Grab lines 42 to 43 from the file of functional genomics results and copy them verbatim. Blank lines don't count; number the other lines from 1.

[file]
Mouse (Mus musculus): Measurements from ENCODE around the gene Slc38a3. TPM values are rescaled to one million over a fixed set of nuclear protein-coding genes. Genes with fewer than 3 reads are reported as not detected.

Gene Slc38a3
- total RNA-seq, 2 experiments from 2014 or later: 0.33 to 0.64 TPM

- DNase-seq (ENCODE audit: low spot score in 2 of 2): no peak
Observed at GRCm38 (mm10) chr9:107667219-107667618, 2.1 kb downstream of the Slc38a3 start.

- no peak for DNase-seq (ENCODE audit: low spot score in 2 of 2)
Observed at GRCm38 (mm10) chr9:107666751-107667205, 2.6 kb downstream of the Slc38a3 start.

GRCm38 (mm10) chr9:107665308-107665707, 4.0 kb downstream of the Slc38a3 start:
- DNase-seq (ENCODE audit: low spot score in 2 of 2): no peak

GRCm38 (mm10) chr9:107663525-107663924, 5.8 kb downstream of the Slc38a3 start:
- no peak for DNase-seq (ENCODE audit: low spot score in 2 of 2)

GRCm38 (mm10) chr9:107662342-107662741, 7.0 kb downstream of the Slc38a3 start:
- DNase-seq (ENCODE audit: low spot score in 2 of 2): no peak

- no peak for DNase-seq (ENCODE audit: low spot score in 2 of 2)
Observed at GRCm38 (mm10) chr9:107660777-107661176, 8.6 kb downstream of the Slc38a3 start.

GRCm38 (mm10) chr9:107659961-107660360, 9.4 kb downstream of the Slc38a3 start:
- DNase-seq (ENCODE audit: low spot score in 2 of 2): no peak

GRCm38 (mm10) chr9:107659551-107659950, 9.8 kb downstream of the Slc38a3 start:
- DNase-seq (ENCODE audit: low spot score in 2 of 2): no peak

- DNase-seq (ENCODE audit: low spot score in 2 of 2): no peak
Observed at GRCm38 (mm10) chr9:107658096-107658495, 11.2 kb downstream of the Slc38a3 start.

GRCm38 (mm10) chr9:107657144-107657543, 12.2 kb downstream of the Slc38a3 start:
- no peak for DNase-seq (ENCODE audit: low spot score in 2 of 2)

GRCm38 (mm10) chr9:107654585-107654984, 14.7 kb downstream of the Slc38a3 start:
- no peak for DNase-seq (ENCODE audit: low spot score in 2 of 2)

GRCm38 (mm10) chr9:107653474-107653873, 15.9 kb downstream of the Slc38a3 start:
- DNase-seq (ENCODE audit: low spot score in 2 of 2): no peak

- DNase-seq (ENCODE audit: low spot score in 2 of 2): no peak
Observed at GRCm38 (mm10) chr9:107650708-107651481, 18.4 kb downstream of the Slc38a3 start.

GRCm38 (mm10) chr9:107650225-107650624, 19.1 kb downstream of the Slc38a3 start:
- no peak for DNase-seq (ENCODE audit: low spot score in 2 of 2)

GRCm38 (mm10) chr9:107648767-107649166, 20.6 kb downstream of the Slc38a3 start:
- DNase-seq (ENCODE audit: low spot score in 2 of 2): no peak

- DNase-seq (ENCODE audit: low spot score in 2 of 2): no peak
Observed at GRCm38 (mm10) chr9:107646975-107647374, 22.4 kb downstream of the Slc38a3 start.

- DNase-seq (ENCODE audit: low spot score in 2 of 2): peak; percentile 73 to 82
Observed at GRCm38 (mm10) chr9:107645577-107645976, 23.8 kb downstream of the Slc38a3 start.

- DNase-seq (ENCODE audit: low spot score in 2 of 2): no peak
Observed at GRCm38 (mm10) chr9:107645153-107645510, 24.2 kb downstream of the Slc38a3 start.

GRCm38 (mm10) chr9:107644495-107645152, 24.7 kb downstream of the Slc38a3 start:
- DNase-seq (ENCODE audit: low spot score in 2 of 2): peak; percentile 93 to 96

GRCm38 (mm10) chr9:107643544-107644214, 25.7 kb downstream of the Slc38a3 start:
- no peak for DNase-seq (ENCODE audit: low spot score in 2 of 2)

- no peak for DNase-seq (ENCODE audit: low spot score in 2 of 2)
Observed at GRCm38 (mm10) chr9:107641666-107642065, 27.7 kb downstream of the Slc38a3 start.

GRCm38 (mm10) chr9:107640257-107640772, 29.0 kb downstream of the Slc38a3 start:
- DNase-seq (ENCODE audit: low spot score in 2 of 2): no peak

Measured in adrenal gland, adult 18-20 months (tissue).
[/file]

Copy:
GRCm38 (mm10) chr9:107643544-107644214, 25.7 kb downstream of the Slc38a3 start:
- no peak for DNase-seq (ENCODE audit: low spot score in 2 of 2)